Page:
From Orlando Sentinel reporter Leslie Postal:
The resignation of Tony Bennett in Florida — and the controversy over school grading in his home state of Indiana — has led to plenty of calls for an end to the Sunshine State’s model of school reform. But former Gov. Jeb Bush, who ushered in that plan, sees no reason to do anything but push ahead.
In a speech today at the ALEC conference in Chicago, Bush defended Florida’s system of setting standards, grading schools and holding students back if they couldn’t read decently at third grade.
“We began demanding the best. And we became national leaders in learning gains instead of spending gains,” he said, according to a copy of his speech.
Since his departure from the governor’s office in 2007, Bush has remained an influential player in Florida education and become one on the national stage.
ALEC is an influential, and sometimes controversial, group of conservative state lawmakers that proposes “model legislation” on a wide range of topics, including education. It favors many of the same legislative changes that Bush has advocated.
In his speech, Bush spoke strongly in favor of Common Core standards as well as more choice and more “digital education” options.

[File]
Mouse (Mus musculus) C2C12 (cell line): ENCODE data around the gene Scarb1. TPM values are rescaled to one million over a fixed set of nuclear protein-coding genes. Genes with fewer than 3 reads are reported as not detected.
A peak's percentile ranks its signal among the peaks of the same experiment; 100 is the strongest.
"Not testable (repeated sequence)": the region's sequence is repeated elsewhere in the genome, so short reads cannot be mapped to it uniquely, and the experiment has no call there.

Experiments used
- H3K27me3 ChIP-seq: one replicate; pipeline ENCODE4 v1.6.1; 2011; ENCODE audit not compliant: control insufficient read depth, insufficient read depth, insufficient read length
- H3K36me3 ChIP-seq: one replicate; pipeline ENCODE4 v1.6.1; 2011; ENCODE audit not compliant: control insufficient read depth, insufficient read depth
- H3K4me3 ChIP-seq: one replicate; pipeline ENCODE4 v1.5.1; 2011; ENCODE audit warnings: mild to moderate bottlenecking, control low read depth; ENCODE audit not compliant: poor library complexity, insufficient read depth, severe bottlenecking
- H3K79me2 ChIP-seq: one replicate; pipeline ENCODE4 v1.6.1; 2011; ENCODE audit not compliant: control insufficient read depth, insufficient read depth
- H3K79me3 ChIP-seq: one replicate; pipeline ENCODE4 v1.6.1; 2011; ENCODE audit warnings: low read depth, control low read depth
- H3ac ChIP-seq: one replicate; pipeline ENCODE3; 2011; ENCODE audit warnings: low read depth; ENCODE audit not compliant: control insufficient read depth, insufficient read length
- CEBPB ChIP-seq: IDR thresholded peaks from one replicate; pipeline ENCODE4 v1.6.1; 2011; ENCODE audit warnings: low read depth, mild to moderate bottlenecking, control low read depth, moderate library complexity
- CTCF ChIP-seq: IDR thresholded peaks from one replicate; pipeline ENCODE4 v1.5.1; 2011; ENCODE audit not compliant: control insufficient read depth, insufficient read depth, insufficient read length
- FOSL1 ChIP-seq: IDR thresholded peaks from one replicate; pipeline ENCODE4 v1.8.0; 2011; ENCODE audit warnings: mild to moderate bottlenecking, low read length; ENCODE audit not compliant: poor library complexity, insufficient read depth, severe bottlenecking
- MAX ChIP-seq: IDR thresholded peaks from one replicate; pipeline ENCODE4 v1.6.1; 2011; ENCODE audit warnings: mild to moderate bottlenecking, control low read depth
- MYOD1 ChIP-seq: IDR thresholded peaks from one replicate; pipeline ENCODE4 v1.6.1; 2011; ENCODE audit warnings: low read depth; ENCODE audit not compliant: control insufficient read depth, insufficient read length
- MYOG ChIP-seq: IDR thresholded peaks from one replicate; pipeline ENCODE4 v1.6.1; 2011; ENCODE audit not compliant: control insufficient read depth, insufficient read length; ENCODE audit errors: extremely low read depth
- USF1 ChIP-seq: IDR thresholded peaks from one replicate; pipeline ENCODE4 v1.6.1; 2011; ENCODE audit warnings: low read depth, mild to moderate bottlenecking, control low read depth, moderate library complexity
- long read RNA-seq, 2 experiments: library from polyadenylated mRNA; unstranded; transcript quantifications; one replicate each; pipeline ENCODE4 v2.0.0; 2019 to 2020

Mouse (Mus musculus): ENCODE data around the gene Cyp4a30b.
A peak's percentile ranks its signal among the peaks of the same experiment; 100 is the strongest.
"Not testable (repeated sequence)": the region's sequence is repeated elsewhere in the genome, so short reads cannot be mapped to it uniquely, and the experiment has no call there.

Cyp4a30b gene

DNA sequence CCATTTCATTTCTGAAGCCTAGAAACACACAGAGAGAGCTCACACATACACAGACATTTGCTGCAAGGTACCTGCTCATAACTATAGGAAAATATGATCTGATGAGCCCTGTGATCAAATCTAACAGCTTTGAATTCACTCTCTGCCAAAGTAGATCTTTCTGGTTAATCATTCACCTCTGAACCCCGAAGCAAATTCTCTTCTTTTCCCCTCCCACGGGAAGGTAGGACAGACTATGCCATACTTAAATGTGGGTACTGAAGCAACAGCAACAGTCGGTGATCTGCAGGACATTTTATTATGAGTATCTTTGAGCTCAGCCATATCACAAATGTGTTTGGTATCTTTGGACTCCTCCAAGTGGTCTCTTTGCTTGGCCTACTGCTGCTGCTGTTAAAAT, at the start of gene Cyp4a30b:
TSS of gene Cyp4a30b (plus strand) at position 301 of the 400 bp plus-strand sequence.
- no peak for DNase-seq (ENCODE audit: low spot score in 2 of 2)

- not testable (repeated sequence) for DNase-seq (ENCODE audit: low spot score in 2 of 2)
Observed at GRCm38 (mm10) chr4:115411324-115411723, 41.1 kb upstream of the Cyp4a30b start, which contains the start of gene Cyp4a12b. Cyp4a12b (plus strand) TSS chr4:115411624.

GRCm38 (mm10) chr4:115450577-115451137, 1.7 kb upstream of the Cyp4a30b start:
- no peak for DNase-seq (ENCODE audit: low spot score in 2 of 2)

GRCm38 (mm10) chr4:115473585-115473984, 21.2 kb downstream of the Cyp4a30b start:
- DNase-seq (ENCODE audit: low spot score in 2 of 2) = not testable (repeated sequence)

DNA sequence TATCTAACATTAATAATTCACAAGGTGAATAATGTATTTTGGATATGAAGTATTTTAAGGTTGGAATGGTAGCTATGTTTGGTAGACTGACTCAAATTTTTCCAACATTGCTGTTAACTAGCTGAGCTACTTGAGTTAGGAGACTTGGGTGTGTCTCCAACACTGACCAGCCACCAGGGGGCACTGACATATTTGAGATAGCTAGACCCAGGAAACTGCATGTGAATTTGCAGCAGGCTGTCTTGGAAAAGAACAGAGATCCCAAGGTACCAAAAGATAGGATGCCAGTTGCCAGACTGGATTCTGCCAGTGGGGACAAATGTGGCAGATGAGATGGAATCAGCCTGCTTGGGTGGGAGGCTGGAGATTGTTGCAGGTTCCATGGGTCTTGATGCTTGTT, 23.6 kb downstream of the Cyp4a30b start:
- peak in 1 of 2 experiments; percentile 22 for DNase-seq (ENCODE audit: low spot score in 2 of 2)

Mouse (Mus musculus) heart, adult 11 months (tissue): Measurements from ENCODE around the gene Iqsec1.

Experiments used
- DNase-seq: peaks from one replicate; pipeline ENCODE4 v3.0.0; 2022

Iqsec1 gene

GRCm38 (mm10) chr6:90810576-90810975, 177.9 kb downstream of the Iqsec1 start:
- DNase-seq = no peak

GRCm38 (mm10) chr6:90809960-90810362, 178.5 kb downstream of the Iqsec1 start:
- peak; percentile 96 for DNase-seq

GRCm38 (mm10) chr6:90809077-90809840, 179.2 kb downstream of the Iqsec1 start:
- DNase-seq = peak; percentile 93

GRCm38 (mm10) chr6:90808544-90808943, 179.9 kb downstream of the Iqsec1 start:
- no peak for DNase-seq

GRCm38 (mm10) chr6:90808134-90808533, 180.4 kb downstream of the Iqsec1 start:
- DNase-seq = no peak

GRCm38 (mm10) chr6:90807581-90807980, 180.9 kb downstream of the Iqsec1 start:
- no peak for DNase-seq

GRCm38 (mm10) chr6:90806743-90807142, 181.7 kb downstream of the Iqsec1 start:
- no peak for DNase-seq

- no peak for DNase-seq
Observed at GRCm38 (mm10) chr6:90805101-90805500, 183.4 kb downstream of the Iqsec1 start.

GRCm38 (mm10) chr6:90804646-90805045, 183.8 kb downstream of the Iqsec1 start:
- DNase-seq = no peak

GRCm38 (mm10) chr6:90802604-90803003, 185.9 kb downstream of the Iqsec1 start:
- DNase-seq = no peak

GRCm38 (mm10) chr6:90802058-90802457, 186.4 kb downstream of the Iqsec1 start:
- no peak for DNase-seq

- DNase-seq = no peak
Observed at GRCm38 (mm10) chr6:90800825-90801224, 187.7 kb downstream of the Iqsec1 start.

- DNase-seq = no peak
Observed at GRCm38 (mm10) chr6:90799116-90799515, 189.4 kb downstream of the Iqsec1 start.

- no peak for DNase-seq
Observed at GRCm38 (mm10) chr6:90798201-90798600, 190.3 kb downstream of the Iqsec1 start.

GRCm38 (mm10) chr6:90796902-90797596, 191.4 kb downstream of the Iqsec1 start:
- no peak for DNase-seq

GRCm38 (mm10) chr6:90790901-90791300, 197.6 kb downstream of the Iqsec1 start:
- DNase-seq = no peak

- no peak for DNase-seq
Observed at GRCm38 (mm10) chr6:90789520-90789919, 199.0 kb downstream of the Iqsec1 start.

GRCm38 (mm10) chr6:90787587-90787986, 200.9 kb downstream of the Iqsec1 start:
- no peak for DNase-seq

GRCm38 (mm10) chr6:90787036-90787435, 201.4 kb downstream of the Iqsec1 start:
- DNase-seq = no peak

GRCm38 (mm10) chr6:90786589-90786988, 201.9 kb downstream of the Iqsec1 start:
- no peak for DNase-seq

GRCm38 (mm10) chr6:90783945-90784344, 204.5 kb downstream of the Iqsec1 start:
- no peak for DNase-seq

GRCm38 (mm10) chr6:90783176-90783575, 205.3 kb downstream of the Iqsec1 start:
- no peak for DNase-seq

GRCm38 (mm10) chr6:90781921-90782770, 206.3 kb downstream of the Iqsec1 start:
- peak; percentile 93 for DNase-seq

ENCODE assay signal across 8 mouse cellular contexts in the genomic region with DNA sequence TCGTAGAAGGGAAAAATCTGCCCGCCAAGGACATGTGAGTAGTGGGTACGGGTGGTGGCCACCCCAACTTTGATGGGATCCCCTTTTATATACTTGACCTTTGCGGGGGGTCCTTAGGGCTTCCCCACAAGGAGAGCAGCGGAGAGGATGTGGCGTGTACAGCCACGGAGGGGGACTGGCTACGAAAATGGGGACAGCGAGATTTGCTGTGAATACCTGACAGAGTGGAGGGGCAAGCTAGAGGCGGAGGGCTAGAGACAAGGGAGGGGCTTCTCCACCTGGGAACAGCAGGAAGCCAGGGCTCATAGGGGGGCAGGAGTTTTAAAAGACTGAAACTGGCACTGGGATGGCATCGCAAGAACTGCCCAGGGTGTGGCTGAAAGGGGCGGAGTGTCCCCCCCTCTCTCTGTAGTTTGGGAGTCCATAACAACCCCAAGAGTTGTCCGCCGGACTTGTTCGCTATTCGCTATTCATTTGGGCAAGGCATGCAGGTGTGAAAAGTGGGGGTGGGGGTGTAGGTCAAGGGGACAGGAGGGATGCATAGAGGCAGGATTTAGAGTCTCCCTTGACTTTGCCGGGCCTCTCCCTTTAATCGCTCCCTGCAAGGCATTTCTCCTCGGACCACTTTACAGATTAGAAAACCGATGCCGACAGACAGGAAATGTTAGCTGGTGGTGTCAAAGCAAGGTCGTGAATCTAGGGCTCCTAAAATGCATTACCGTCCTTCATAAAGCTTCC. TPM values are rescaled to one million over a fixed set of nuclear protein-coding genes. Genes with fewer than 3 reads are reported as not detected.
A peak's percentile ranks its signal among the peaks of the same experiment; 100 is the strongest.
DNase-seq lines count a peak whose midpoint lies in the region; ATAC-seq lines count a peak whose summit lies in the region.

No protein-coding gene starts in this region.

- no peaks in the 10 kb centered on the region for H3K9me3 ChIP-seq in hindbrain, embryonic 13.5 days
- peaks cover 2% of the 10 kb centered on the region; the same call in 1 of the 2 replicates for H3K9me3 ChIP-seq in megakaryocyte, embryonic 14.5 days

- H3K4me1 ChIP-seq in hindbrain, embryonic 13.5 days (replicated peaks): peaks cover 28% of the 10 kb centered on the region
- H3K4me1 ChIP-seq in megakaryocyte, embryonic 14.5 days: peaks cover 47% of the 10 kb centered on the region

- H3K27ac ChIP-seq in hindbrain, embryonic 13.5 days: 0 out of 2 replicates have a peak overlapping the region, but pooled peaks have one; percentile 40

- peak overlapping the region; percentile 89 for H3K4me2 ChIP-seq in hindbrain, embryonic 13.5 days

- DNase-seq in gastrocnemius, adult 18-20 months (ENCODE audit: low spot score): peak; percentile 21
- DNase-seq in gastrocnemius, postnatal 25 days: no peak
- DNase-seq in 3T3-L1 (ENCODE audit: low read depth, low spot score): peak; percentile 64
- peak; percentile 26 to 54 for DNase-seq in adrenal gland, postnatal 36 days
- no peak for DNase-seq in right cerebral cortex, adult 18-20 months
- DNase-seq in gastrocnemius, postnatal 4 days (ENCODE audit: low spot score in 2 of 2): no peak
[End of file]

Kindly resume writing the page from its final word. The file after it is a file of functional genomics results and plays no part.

He noted that some in the audience might not like Common Core, which has come under attack by some conservatives.
“I respect those who don’t share my views. What I can’t accept are the dumbed down standards and expectations that exist in almost all of our schools today,” he said.
“There will be a painful adjustment period as schools and students adapt to higher expectations. Just look at the results announced in New York this week. Remember, only one third of our students are college or career ready and higher expectations, assessed faithfully, will show that ugly truth
Bush sure doesn’t pick unfriendly audiences, does he? And he sure operates off his own sheet of music, too.
The ugly truth he bemoans happened on his watch. Bush has failed to accept responsibility for the failure of Florida’s children long burdened under the yoke of his FCAT regime. It is time he is held accountable.
The person who has mattered in Florida education policy for more than a decade is Bush. He’s gotten everything he’s wanted save universal vouchers and parent trigger. He owns the results we are getting. Bush no longer has the moral authority to blame others. Nor does he deserve to advance policy without scrutiny.